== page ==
Filming The Revenant – Rough Conditions Make a Polished Film

Working on a sound stage is fine for some stories, but other movies demand more from their cast and crew. Filmmakers and actors who work under extreme conditions on location give the final cut a sense of tension that green screens and studio lighting can’t match. When Birdman director Alejandro Iñárritu filmed The Revenant with Leonardo DiCaprio, Domnhall Gleeson, and Tom Hardy, he wanted to capture deeper truths about the characters populating the historical narrative by filming in natural light under conditions as harsh as what the real Hugh Glass faced in 1823.

Glass’ battles against a bear, the elements, and his fellow frontiersmen took place in what would later be Montana during the dead of winter. To get the look of the film right, that meant working at high altitudes and in northern climates during the shortest days of the year. Filming in winter under natural light put severe restrictions on when Iñárritu and his cast could work, especially when working on location in Alberta and British Columbia. With only 20 minutes of natural light to work with on some challenging scenes, the director knew he had to get some takes quickly but accurately using equipment that could handle sub-zero temperatures.

Filming the Revenant

Filming the Revenant

In an interview with Sight&Sound Magazine, Director of Photography, Emmanuel Lubezki credits the use of a new large-sensor ALEXA digital camera for the sharp quality of the image at very low lighting conditions. Lubezki says “the camera was able to translate the way I felt when I was on location… much better than any camera before – including celluloid film. In those levels of light your eyes can see things that film can’t”. Iñárritu and Lubezki chose ARRI ALEXA XT M, XT and the 6K ALEXA 65 camera. The ALEXA 65 has a much larger sensor than RED’s new 8K Vista Vision Camera, with significantly higher data rates due to being uncompressed RAW. The XT M’s modular design gave him better refinement on the action shots in the film’s more dramatic sequences while the XT and 65 cameras were ideal for the panoramic views.

The starkly beautiful but deadly landscape looms large in Glass’ story, so cameras that could portray this and help audiences feel its danger were essential. Working on location in sites so remote that food had to be kept in cages to prevent bears from eating it, the crew needed equipment that was light enough to move with ease, and the ARRI ALEXA XT, XT M and 65 systems fit the bill. Using Zeiss Master Prime series and Leica Summilux-C lenses let Iñárritu and Lubezki depict the wild beauty of his wintry locations as faithfully as possible.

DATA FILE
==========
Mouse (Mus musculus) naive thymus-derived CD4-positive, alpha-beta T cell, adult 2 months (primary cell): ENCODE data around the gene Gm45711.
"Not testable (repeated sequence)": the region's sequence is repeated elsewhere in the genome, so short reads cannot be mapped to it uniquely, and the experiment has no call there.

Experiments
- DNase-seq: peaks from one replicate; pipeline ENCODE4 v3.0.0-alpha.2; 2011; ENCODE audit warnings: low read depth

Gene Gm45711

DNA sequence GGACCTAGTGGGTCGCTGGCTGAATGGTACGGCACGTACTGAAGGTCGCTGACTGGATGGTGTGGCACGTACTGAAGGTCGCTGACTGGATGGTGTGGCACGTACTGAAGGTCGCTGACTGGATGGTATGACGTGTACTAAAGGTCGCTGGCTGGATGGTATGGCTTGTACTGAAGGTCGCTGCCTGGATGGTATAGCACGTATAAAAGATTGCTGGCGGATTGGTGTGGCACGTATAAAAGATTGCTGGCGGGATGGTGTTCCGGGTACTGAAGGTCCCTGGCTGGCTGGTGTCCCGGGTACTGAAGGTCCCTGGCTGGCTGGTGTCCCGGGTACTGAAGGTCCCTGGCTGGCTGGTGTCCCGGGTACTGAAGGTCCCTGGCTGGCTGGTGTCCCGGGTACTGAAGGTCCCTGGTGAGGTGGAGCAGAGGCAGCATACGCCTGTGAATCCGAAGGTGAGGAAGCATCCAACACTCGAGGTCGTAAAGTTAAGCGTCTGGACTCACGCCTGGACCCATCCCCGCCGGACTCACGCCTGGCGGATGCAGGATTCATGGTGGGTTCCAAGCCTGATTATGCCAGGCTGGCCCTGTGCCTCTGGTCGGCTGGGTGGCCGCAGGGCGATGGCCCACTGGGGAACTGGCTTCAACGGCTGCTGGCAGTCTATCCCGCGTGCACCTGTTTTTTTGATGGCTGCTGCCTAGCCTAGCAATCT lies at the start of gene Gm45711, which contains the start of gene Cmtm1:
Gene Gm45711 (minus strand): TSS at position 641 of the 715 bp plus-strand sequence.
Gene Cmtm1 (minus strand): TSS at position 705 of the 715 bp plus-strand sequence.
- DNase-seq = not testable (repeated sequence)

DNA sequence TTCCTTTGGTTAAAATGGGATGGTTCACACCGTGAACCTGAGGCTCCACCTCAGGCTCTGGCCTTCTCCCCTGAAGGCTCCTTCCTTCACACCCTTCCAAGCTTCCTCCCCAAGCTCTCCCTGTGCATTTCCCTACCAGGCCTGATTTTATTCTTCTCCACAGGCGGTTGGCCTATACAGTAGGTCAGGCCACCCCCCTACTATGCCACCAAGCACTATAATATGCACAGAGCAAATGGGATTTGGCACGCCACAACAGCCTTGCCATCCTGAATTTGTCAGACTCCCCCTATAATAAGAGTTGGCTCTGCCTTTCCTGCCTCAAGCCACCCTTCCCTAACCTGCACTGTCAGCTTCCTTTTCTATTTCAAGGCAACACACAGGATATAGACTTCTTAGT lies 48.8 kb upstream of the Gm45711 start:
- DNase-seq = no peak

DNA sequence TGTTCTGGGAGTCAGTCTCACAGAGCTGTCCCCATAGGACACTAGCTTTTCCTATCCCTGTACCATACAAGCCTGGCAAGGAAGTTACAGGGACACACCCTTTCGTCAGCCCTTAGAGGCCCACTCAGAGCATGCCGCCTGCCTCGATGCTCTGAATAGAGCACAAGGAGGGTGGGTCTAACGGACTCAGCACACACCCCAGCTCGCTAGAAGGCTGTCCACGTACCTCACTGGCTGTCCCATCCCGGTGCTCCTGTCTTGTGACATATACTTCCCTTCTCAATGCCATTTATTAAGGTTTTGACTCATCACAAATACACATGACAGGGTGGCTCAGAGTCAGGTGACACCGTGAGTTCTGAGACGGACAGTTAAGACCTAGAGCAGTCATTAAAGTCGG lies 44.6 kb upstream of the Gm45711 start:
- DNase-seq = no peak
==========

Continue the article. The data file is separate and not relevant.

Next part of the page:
Leonardo DiCaprio

Leonardo DiCaprio

Even with the best equipment, filming had to stop at one point because both the actors and the cameras were too cold to work. Temperatures in late November dropped to 40 degrees below zero, and the actors were in danger of hypothermia. DiCaprio’s bearskin coat was no protection against the cold as he had to get it wet with repeated dunks in the river. The actor is no stranger to perilous water scenes, but while his Titanic set involved a heated tank that felt more like a bathtub, his river crossings in The Revenant were filmed in frigid water.

The conditions that made filming a challenge also make it a masterpiece. It’s because the actors are actually coping with physical and mental challenges, it put them in the frame of mind of the men who lived nearly two centuries before that they can turn out such genuine performances. Mickey Rapkin’s in-depth look at The Revenant in Men’s Journal describes how Iñárritu came in so close to Leonardo DiCaprio’s face that the actor’s breath fogged the lens in the bitter cold. The diffuse shot under natural light perfectly captured the mood of the scene.

“These are the moments you cannot light,” the director said. “These are the moments you cannot rehearse.”

About the author: Jonathan Roberts is an NYU Tisch student of cinematic and commercial filmmaking with a passion for storytelling.

FilmThat™ is a video production company founded and run by Jonathan Roberts.™ explores the world of filmmaking and visual narrative. Favorite topics include impact driven screenwriting, producing, directing, shooting, and editing cinematic, corporate and documentary films.

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